15. Οὐκοῦν (therefore) καὶ ἐν ψυχῇ (in soul) ἔστι τις τιμωρία (punishment); Πῶς γὰρ οὔ (of course);
5.1.2. The direct questions in Latin.
The direct questions in Latin are introduced by interrogative pronouns as quis (who), quid (what), quisnam (who then), qui (who), quae, quod, quinam, uter (who of two), utra, utrum, qualis (of what kind), quale, quantus (how much), -a, -um, quot (how many, indeclinable) and interrogative adverbs as ubi (where), quo (to where), unde (from where), qua, quando (when), quo’modo (how), cur (why), qua’mobrem (why), quare (how, why), quam (how much). The main interrogative clauses of crisis have the verb in indicative mood or in potential subjunctive and take the negative particle non, while the main interrogative clauses of wish have it in subjunctive mood and take the negative particle ne.
Direct questions take as an answer affirmative or negative particles as nae (yes), haud (no), non (no), ergo (consequently) and adverbs as e'tiam (yes, still), sic, ita (thus), ita est, bene, male, vero (truly), sane (of course), certe, a'dmodum (very), mi'nime (very little), immo (the opposite), immo'vero (the opposite), libe'nter (with pleasure), satis, nimis (excessively) etc. or the use a repetition of the verb in the appropriate form. The questions of total ignorance are introduced by the particular tone of the voice or by one of the interrogative particles ne, when the answer can be affirmative or negative, num, when one expects a negative answer, nonne, when one expects an affirmative answer. When the question is bipartite, it is introduced in the first part with utrum or ne and in the second part with an. The particle or not in a direct two-membered question is an non and more seldom is necne.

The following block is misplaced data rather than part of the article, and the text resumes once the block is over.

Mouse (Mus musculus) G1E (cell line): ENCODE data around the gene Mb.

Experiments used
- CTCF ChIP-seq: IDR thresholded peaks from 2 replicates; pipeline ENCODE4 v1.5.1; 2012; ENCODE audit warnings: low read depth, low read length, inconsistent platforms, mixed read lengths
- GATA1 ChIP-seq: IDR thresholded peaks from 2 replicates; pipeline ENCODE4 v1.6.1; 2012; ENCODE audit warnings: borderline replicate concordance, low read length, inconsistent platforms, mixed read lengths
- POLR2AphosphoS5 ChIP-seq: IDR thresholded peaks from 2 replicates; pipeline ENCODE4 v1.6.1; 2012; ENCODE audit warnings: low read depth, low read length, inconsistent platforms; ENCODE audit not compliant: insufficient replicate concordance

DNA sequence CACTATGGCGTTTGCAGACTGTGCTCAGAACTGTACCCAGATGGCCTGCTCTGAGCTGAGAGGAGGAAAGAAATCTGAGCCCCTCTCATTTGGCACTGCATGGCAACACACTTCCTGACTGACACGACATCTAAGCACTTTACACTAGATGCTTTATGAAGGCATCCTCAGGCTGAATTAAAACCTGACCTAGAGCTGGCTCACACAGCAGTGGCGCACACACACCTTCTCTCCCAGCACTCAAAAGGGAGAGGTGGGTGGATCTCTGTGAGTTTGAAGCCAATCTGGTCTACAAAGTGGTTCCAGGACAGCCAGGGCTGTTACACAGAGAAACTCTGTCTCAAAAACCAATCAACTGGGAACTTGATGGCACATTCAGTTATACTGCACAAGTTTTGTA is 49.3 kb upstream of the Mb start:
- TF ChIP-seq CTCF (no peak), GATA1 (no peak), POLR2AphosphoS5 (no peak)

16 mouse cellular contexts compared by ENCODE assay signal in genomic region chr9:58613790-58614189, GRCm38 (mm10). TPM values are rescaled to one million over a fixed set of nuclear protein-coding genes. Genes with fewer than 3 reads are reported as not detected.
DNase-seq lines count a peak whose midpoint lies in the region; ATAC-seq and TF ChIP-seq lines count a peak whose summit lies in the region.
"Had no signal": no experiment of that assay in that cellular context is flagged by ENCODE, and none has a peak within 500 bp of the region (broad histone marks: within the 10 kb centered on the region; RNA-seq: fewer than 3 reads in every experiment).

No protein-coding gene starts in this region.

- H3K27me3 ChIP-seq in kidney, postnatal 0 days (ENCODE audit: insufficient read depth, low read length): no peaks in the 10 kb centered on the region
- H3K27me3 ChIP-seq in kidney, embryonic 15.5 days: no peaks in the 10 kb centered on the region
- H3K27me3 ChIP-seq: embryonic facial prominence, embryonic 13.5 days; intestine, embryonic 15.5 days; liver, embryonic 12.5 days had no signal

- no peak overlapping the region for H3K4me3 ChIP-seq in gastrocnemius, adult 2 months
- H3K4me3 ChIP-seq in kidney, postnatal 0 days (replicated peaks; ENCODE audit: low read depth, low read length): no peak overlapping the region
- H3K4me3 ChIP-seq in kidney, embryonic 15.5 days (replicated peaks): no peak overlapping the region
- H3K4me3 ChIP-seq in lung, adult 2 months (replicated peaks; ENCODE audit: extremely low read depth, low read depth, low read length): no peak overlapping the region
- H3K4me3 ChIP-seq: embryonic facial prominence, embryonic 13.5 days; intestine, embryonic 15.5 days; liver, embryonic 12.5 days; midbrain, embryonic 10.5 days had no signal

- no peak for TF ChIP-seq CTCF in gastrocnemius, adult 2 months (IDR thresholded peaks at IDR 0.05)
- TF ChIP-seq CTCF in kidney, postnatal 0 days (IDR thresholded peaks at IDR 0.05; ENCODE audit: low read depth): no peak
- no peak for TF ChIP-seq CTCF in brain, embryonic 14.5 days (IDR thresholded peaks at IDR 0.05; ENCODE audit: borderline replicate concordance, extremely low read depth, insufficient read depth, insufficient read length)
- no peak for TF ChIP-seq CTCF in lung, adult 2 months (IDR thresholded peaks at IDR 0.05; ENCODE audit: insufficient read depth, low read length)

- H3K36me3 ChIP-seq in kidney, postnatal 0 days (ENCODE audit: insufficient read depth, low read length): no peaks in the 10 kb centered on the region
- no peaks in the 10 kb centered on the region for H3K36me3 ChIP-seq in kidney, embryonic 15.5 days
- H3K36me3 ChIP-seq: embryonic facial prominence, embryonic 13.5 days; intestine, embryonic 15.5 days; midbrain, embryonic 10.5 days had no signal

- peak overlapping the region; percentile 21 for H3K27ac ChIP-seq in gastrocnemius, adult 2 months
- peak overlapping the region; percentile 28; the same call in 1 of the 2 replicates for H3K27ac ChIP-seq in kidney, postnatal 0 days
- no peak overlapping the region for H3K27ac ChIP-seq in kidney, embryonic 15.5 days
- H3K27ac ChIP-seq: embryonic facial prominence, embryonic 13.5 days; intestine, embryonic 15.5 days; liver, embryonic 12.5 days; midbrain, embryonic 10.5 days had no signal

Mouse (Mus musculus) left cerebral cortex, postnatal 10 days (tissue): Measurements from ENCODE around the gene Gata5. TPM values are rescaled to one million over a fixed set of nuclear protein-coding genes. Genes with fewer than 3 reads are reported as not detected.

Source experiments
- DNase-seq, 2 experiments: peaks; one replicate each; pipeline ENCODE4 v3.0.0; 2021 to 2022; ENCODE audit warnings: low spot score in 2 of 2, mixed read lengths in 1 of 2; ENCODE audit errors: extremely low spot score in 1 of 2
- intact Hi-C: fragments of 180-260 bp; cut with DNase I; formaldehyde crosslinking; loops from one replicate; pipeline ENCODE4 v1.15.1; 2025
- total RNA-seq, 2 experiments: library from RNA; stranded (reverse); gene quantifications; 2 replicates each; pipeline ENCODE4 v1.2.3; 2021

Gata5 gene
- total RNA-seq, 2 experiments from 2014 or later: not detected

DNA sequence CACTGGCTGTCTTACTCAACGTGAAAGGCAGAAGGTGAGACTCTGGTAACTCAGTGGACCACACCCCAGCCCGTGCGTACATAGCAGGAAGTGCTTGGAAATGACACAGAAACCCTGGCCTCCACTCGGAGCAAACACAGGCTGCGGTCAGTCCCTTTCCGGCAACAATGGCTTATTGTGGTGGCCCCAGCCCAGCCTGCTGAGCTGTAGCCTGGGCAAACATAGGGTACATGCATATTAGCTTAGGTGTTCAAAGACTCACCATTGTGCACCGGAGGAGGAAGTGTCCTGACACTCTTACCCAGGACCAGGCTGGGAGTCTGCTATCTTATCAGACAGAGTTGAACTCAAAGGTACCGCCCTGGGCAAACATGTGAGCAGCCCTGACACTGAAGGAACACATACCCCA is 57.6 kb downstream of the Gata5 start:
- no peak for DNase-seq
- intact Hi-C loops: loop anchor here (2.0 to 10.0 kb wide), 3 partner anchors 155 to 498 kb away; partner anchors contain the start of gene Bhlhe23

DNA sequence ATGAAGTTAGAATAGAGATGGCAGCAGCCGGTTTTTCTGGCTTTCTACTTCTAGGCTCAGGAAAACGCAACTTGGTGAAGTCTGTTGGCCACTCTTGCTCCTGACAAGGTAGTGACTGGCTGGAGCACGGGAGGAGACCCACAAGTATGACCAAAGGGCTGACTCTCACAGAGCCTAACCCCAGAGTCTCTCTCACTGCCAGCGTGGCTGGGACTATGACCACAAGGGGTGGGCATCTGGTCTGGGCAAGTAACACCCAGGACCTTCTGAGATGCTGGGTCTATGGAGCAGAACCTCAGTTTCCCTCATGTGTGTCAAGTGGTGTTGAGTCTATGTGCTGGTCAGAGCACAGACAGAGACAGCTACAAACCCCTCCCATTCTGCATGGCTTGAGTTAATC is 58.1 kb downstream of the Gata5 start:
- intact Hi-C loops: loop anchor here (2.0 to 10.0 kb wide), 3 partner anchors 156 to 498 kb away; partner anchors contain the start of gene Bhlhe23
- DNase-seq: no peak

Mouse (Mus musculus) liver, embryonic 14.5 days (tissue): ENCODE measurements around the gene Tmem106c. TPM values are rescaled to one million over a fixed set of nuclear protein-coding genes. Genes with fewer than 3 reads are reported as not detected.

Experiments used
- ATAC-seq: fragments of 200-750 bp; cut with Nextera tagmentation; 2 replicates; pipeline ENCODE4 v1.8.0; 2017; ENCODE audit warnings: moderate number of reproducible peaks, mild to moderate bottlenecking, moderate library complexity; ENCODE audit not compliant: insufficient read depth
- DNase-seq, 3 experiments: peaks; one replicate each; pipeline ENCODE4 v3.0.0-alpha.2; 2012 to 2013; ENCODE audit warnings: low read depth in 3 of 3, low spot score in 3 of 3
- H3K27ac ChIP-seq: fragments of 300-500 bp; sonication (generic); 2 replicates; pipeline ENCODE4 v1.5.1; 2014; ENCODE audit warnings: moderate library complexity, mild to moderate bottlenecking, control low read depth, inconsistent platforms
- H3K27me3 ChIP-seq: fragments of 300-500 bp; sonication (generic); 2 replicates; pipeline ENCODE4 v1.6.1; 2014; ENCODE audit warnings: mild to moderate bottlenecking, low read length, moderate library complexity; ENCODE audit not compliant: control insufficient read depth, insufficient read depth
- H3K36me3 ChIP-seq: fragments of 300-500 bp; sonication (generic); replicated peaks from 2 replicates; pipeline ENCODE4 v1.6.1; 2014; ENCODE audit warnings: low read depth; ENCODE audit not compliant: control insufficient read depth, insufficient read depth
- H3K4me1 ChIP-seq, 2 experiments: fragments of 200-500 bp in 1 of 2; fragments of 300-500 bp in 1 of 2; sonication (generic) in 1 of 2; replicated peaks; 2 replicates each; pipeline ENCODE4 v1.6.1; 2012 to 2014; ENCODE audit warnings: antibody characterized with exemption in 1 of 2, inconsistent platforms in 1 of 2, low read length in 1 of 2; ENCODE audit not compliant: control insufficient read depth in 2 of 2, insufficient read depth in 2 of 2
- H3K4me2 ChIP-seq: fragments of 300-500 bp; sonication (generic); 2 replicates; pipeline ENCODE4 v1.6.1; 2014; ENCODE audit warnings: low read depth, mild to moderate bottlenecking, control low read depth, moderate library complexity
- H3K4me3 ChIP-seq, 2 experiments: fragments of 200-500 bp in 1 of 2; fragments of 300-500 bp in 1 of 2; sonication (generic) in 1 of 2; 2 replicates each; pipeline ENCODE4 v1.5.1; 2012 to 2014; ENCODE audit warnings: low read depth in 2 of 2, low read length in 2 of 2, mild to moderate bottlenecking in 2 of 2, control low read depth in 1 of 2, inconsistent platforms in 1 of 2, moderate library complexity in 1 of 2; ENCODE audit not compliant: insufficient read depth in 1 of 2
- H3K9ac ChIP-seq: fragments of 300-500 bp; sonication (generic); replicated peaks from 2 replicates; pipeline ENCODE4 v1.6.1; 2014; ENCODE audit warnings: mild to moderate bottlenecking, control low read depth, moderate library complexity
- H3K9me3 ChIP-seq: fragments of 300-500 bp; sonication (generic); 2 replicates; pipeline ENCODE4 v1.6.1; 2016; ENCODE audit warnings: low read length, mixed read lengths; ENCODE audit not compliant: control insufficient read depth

The position of the main terms (subject, verb, object etc) of the sentence was free in the Indoeuropean Language, a feature that was changed in the Ancient Greek and Latin language, with main characteristic the placement of the verb,in both classic languages, usually after the subject.
1. Cur tristis es, ami’ce? Why are you sad, my friend?
2. Quid est hoc? What is this?
3. Cur ergo cibum non capis? Why don't you take the food?
4. Quo’modo (how) res (the thing) facta est (to become)?
5. Ubi fui’sti, magi’ster? Where were you, teacher?
6. Quando redi’bis, mi fili? When will you come back, my child?
7. Quid facia’mus? Quid facere’mus? What shall we do? What should we have done?
8. Venie’sne ad nos cras? Will you come to us tomorrow?
9. Quid a’gerem (could I do), ju’dices?
10. Utrum scribis an legis? Are you writing or reading?
11. Verum an falsum est? Is this true or false?
12. Nonne memini’sti? Don't you remember?
13. Quid turpius est, quam menti’ri? What is more indecent than to tell lies?
14. Omni’sne pecu’nia dissolu’ta est? Has the whole money been paid?
15. Nonne ego dominus sum? Aren't I the teacher?
5.1.3. Peculiarities, deflections and completions:
(These elements are studied in second and in third phase, i.e. after it has been completed the study of the regular course.)
1. A direct question, with the exception of the rhetorical questions, is necessarily insufficient. It is supplemented with the meaning of its answer.
2. In direct two-membered questions is often omitted the introducing words πότερον or πότερα.
3. A direct question in 2nd singular person of the future indicative together with the negative particle οὐ denotes an intense command (οὐ σιγήσεις;) and together with the negatiuve particle οὐ μὴ denotes an intense prohibition (οὐ μὴ λαλήσεις;).
4. The direct question sometimes includes as well a negative opinion of the speaking person (quid i'nterest inter perju'rum et menda'cium? Which difference does exist between the perjury and the lie?)
To continue look at:Comparative Teaching of Old Greek and Latin, Lesson 05 Part 2
To see the Introduction look at:Comparative Teaching of Old Greek and Latin